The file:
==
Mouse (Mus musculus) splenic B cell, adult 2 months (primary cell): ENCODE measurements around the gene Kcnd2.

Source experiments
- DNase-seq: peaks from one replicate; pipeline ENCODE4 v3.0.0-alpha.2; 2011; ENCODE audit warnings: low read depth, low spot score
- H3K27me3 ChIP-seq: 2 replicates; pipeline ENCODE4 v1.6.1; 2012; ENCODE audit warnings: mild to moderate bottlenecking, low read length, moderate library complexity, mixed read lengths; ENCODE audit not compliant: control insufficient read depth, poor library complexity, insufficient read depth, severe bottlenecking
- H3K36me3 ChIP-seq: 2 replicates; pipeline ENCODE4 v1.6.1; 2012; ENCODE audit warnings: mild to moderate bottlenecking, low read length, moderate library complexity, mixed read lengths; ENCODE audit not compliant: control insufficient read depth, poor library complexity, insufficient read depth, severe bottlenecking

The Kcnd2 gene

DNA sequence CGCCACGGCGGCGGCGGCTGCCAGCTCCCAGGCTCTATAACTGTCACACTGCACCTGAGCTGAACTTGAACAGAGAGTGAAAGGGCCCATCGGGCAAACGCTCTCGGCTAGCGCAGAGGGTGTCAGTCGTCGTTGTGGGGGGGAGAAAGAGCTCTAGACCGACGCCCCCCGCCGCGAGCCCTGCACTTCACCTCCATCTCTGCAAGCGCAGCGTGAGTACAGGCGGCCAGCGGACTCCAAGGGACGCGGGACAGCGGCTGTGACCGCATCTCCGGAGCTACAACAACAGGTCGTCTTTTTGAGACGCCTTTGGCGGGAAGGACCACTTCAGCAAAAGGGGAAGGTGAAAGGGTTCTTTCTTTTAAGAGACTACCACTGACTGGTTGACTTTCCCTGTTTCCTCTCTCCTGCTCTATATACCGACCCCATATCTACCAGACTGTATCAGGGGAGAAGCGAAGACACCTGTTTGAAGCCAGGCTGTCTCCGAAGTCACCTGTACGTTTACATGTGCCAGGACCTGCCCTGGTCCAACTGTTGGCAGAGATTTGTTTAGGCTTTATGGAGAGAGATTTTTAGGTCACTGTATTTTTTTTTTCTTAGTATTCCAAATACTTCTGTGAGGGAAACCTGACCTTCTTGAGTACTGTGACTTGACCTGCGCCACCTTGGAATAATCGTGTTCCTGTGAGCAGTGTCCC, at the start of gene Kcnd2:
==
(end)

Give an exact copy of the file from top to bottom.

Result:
Mouse (Mus musculus) splenic B cell, adult 2 months (primary cell): ENCODE measurements around the gene Kcnd2.

Source experiments
- DNase-seq: peaks from one replicate; pipeline ENCODE4 v3.0.0-alpha.2; 2011; ENCODE audit warnings: low read depth, low spot score
- H3K27me3 ChIP-seq: 2 replicates; pipeline ENCODE4 v1.6.1; 2012; ENCODE audit warnings: mild to moderate bottlenecking, low read length, moderate library complexity, mixed read lengths; ENCODE audit not compliant: control insufficient read depth, poor library complexity, insufficient read depth, severe bottlenecking
- H3K36me3 ChIP-seq: 2 replicates; pipeline ENCODE4 v1.6.1; 2012; ENCODE audit warnings: mild to moderate bottlenecking, low read length, moderate library complexity, mixed read lengths; ENCODE audit not compliant: control insufficient read depth, poor library complexity, insufficient read depth, severe bottlenecking

The Kcnd2 gene

DNA sequence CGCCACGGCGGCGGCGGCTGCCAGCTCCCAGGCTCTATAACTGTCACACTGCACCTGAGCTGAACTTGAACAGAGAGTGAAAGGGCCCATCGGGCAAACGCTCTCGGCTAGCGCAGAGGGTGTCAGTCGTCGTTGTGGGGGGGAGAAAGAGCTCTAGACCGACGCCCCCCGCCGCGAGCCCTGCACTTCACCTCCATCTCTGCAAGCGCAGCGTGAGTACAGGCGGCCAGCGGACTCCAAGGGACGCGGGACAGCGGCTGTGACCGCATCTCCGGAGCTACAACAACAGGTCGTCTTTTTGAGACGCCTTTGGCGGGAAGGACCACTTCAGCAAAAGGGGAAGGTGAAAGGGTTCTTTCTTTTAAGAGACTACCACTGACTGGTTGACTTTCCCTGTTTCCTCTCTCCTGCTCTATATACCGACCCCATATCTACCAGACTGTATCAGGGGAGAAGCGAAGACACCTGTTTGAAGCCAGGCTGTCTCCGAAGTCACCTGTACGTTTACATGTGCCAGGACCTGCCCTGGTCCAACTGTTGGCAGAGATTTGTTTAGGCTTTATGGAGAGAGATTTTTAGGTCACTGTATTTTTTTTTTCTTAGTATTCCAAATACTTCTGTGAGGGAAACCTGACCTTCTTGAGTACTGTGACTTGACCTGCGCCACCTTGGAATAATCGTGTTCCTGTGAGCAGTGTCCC, at the start of gene Kcnd2: